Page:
What Is Broken Heart Syndrome?
August 16, 2022
Shortly after the death of actress Carrie Fisher it was reported that her mother, actress Debbie Reynolds, had died from a “broken heart.”
Broken heart syndrome is generally a temporary heart condition that results from extreme emotional distress. “‘Broken heart syndrome,’ or takotsubo cardiomyopathy, weakens the heart due to an unusual and abrupt shape change in the left ventricle causing the heart to weaken,” says Jersey Shore University Medical Center’s Medical Director of the Structural Heart Disease Program, Matthew Saybolt, M.D., FACC. “While the exact cause isn’t known, extreme emotion or physical stress is the usual cause, and it can develop at any age and can even happen to people without any previous heart issues.”
What Causes Broken Heart Syndrome?
The exact cause of broken heart syndrome is unknown, but it usually occurs in conjunction with an extremely stressful event such as:
- The death of a loved one
- Natural disasters
- Major financial loss
- Diagnosis of a serious illness
“Researchers speculate several causes, one being that during times of extreme emotional distress, stress hormones such as epinephrine are released and cause blood vessels to spasm, leading to ventricle malfunction,” Dr. Saybolt says. “When the left ventricle balloons, the heart cannot effectively pump blood to the body.”
While broken heart syndrome typically resolves with appropriate medical therapy, it can be serious. About 20 percent of people who experience broken heart syndrome develop congestive heart failure.
What Are the Signs of Broken Heart Syndrome?
The symptoms of broken heart syndrome tend to mimic those of a heart attack:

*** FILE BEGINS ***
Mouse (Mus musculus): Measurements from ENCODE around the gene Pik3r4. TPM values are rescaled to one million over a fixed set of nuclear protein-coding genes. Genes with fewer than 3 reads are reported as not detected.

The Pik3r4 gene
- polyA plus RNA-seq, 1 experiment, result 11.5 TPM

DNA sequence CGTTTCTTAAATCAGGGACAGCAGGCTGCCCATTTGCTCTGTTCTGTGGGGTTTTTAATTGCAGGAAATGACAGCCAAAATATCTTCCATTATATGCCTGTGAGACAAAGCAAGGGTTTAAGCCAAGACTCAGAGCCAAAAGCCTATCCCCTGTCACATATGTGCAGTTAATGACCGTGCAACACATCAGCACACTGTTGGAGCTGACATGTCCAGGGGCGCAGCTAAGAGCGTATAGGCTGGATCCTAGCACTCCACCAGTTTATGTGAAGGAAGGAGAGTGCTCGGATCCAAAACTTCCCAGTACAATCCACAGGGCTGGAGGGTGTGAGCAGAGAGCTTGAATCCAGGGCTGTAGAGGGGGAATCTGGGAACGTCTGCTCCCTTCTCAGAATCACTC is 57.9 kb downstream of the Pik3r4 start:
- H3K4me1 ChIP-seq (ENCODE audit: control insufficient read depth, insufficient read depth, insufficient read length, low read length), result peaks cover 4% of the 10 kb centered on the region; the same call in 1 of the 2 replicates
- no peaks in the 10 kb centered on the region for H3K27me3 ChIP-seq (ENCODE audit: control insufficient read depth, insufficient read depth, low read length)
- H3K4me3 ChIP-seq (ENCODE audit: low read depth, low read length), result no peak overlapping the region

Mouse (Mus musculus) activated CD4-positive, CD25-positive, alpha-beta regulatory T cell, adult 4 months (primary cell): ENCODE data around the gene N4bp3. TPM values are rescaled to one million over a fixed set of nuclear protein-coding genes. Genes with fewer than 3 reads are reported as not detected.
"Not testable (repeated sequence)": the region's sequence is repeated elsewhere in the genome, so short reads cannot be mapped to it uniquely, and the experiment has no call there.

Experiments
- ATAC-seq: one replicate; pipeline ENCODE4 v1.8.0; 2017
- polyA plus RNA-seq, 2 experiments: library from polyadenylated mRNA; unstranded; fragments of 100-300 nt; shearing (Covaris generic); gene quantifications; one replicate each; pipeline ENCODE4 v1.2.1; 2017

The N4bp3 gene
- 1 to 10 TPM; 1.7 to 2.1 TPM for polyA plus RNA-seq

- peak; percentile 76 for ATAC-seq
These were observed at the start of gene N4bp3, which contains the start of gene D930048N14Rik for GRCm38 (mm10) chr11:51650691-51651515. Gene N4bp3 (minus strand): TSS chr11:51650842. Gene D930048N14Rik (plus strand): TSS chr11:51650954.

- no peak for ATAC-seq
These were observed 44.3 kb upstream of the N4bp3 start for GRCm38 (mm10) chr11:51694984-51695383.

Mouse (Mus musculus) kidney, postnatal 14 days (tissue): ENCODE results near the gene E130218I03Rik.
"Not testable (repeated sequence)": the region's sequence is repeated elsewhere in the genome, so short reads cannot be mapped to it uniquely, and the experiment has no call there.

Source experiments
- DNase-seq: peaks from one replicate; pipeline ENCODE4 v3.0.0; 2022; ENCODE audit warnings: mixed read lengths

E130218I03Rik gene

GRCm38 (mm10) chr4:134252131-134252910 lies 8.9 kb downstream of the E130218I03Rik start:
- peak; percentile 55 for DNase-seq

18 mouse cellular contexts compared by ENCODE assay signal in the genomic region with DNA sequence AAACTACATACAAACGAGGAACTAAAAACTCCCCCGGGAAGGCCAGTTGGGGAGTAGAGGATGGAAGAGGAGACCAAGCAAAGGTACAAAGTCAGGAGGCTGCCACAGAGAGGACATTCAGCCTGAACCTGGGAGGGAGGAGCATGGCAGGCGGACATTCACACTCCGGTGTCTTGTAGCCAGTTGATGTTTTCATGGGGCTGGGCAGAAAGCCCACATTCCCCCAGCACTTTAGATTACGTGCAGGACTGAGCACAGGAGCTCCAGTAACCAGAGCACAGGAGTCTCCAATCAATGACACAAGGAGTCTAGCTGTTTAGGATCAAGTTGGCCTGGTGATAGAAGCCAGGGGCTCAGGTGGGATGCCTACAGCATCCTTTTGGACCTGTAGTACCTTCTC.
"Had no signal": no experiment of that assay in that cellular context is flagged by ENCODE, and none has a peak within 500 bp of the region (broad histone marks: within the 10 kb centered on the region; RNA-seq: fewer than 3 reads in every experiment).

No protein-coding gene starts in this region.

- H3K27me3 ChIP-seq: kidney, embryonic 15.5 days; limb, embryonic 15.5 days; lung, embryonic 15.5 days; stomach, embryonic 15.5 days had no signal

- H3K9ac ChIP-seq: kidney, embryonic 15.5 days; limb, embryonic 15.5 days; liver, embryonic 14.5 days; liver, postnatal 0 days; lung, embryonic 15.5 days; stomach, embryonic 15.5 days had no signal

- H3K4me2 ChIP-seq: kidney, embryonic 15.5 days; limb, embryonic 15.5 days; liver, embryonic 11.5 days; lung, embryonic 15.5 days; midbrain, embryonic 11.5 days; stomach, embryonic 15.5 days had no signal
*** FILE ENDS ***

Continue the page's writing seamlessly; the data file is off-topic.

- Intense chest pain
- Shortness of breath
- Heart palpitations
In order to properly diagnose, doctors need to perform a series of tests to rule out other heart conditions.
What’s the Difference Between Broken Heart Syndrome and Heart Attack?
Despite the differences between broken heart syndrome and heart attack, they share some overlapping features. Thus, making the correct diagnosis can be an emergency.
In broken heart syndrome:
- Symptoms may occur suddenly after extreme emotional or physical stress.
- EKG can be abnormal and look similar to a heart attack.
- Blood tests can show damage to the heart, mimicking a heart attack.
- Tests show no blockages in coronary arteries.
- Imaging tests show ballooning or a misshaped left ventricle.
- Recovery time is much shorter than a heart attack.
While generally broken heart syndrome is rare—only about one to two percent of cases where blood flow to the heart is reduced is diagnosed as such—it is possible to have a cardiac event due to extreme emotional distress.
But Dr. Saybolt warns: “Stress can have huge effects on all aspects of your health and should not be ignored, especially if it’s causing physical symptoms. Never disregard chest pain, heart palpitations or shortness of breath.”
Next Steps & Resources:
- Meet our source: Matthew Saybolt, M.D. FACC
- To make an appointment with Dr. Saybolt or a cardiologist near you, call 800-822-8905 or visit our website.
- Are you at high risk of heart disease? Make an appointment for a screening today
The material provided through HealthU is intended to be used as general information only and should not replace the advice of your physician. Always consult your physician for individual care.
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